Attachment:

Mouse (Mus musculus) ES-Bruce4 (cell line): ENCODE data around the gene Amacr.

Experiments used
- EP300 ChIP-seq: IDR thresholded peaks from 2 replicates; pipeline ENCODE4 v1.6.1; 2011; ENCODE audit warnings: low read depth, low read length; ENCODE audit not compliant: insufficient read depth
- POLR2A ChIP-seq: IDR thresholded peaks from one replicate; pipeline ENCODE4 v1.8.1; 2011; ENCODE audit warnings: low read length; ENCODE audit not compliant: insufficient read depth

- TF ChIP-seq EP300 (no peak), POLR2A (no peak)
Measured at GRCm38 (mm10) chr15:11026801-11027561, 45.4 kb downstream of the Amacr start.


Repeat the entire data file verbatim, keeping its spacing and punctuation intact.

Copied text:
Mouse (Mus musculus) ES-Bruce4 (cell line): ENCODE data around the gene Amacr.

Experiments used
- EP300 ChIP-seq: IDR thresholded peaks from 2 replicates; pipeline ENCODE4 v1.6.1; 2011; ENCODE audit warnings: low read depth, low read length; ENCODE audit not compliant: insufficient read depth
- POLR2A ChIP-seq: IDR thresholded peaks from one replicate; pipeline ENCODE4 v1.8.1; 2011; ENCODE audit warnings: low read length; ENCODE audit not compliant: insufficient read depth

- TF ChIP-seq EP300 (no peak), POLR2A (no peak)
Measured at GRCm38 (mm10) chr15:11026801-11027561, 45.4 kb downstream of the Amacr start.